Larry W. Dennis, Sr.
Jim, the safety coordinator for a large paving contractor in southern Oregon, told Session 6B of the Leadership Development Lab:
“My 25-year old son, Mitch, lives with my wife and me. He tinkers on numerous projects and typically leaves tools, materials, cleaning rags, etc., lying around while working with and after completing a project. On many occasions this has resulted in a significant mess and has been left for me to look at and stumble over, not being picked up for weeks at a time.
As both Mitch and I would come home from work, my instantaneous greeting would be one of anger. For example, in a much raised voice, I would say, ‘Mitch, I’m sick and tired of your junk lying all over the place. I provide you with a place to live and this is how you treat me. I’m tired of your disrespect. When are you going to grow up and start acting like a responsible adult? Now get your junk picked up!’ On many occasions this motivational technique would result in Mitch just blowing me off and he would wait a few more days (or until I threatened to kick him out) to pick up the mess. Without realizing what was happening, a huge wedge was being driven between my son and me. After Session 2 of the Leadership Lab, I began to seriously ponder our relationship. I realized this is so not right. Although it took a while, I stopped yelling at Mitch. Instead of yelling, I became genuinely interested in him (Leadership Principle #2). With our greetings, I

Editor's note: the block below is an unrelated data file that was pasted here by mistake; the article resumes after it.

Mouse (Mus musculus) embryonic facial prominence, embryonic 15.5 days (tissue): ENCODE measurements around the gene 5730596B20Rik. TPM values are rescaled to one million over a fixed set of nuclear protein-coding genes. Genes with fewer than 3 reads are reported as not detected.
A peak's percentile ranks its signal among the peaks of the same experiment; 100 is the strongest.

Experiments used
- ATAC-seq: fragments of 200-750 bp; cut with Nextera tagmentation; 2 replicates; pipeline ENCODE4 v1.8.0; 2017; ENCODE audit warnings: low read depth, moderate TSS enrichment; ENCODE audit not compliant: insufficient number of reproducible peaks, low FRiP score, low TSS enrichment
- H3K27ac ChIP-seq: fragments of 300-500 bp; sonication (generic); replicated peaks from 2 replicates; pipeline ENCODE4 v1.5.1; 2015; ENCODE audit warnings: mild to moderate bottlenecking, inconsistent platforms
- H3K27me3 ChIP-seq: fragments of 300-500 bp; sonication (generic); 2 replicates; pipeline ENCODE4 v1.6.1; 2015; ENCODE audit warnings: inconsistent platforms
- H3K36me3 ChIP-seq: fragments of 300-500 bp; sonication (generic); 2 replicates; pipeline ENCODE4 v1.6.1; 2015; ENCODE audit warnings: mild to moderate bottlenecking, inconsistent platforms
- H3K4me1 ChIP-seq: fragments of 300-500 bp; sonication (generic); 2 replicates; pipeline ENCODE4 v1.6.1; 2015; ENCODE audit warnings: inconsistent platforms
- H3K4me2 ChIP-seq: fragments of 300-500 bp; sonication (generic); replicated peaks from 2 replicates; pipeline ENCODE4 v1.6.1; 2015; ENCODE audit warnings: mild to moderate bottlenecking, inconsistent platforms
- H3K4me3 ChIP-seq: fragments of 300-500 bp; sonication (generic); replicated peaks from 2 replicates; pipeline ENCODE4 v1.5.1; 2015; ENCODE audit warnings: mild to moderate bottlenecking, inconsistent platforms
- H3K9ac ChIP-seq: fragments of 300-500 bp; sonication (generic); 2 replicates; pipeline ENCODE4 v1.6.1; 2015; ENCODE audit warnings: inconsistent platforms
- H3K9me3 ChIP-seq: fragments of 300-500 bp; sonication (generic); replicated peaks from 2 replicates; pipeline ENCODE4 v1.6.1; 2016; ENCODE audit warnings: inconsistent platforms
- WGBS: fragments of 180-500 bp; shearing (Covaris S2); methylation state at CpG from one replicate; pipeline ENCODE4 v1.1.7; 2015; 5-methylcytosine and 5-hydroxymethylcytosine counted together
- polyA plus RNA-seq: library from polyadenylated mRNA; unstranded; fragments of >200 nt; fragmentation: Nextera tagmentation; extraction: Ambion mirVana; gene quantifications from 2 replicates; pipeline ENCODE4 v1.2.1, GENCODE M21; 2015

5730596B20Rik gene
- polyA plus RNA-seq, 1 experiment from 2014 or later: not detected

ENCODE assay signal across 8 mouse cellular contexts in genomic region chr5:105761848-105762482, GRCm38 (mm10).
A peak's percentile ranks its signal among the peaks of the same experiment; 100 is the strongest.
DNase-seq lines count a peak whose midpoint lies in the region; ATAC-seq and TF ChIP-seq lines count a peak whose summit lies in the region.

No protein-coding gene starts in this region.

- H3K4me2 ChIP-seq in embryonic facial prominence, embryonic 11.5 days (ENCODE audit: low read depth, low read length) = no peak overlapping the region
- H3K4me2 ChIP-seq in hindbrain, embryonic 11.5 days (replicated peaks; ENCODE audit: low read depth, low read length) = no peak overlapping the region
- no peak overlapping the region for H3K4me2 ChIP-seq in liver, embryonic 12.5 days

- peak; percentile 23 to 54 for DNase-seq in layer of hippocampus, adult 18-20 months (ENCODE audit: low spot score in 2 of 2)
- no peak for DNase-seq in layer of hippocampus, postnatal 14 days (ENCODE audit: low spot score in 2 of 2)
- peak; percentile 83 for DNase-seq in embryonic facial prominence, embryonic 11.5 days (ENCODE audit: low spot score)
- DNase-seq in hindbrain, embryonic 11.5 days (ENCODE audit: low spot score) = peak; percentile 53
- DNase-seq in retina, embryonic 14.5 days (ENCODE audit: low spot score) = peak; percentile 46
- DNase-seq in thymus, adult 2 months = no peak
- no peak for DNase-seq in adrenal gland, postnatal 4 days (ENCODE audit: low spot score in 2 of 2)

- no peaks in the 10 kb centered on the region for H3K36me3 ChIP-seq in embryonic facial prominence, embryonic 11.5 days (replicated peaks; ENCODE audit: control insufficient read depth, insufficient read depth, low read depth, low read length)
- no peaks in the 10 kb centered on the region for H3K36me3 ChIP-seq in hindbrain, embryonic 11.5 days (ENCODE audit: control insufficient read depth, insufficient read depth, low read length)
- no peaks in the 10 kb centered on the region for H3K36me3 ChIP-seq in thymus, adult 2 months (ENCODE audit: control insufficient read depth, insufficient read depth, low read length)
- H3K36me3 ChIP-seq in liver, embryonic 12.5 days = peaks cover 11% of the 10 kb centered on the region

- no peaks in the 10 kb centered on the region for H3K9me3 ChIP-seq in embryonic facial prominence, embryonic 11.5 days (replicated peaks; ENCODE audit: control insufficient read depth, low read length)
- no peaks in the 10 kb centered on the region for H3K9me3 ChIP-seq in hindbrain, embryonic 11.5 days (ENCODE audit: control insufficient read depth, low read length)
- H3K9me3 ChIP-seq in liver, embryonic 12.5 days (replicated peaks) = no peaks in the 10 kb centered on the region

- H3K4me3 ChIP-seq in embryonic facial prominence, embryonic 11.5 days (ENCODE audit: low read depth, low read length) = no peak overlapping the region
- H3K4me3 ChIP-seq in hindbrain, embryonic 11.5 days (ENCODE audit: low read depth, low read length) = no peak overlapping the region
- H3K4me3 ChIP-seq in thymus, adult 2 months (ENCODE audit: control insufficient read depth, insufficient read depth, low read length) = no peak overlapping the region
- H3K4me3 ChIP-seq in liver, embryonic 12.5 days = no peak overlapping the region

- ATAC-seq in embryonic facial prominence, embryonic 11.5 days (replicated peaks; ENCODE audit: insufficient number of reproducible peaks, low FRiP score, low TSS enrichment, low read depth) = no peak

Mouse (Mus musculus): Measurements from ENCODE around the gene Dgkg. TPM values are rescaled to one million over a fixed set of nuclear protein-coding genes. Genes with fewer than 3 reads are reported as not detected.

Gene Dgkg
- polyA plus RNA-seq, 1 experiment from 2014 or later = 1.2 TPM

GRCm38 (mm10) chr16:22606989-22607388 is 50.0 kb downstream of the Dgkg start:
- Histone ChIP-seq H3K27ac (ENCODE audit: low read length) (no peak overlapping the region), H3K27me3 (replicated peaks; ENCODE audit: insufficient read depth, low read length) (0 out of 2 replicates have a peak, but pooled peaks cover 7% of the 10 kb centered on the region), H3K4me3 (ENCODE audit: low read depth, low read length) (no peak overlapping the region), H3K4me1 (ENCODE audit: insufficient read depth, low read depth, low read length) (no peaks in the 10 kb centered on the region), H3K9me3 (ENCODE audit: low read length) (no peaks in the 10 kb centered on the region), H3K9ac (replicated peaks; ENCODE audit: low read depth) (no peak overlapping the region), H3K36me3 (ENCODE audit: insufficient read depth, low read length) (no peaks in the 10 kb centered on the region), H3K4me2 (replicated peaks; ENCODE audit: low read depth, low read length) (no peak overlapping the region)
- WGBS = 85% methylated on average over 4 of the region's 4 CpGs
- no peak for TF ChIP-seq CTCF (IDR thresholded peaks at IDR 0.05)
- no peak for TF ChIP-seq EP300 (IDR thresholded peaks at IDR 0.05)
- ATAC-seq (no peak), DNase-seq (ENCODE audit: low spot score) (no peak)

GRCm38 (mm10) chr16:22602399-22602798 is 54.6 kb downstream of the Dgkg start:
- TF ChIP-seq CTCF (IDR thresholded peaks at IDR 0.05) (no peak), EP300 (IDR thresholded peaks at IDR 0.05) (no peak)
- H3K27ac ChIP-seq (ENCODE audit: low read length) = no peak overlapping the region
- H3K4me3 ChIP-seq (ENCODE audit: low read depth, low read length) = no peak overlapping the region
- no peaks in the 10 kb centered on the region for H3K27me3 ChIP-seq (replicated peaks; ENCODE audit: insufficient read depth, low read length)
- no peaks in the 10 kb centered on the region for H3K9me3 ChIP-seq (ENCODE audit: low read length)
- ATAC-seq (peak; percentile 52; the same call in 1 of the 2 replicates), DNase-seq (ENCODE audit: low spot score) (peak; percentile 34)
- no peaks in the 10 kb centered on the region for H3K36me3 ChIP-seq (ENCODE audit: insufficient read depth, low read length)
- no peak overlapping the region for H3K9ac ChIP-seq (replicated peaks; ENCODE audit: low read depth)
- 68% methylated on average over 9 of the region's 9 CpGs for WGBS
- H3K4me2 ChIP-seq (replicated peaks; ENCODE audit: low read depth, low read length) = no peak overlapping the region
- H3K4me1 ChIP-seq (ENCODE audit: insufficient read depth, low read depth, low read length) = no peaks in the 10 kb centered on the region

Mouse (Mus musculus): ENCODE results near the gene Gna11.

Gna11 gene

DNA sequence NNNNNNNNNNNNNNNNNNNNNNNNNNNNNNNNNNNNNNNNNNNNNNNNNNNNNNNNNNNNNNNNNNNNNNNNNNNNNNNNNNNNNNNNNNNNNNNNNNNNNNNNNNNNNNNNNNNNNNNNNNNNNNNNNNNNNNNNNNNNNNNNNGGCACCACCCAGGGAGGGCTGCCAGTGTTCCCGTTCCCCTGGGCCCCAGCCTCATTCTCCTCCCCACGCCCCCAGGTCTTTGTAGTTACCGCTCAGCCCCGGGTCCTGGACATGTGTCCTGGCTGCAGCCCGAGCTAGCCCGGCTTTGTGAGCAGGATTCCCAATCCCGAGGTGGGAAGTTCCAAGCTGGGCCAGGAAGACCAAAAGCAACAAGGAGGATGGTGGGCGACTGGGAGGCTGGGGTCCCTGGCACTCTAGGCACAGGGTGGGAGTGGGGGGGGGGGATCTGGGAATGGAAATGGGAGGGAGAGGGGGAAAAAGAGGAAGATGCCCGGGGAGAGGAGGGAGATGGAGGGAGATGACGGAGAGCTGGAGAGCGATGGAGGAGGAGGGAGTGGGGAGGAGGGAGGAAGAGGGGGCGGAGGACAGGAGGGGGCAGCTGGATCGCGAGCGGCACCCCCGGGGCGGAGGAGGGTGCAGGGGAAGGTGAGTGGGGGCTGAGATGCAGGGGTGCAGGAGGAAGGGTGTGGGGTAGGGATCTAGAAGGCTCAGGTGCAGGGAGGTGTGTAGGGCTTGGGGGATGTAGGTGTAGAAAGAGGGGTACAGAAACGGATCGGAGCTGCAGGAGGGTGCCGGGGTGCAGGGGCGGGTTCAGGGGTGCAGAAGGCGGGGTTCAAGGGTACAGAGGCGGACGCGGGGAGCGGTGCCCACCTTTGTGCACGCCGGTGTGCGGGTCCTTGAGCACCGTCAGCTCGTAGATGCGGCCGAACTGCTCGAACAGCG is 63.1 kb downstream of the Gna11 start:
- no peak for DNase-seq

would ask how his day went, what went good, what went bad, etc. Not every time, but frequently, this would result in a lengthy conversation in which we simply enjoyed each others’ company.
Now when there is a mess to clean, I wait until we have discussed our days’ events, and then politely ask if he could clean his work area, not in a threatening tone, but one more of doing a favor. His response has consistently been, ‘No problem. I’ll get it taken care of.’ Even better yet, he has begun the cleaning process at project completion!
The lesson I learned from this experience is when in an adversarial relationship, STOP, step back, and take a hard look at my involvement, my part in the drama because the problem just may be me. The action I call you to take is become genuinely interested in the other person; ask questions, listen, engage. The benefit you will gain is you will both be much happier. You will have a renewed relationship, and the results you were originally seeking will be achieved.”
We all know that unless behavior is changed, results will stay the same. This simple story makes a very clear point for Jim to get a change in and with his son, he first had to change his approach. When he did, his son changed his actions. Where would you like to get a different result? What changes do you need to make to achieve your desired outcome?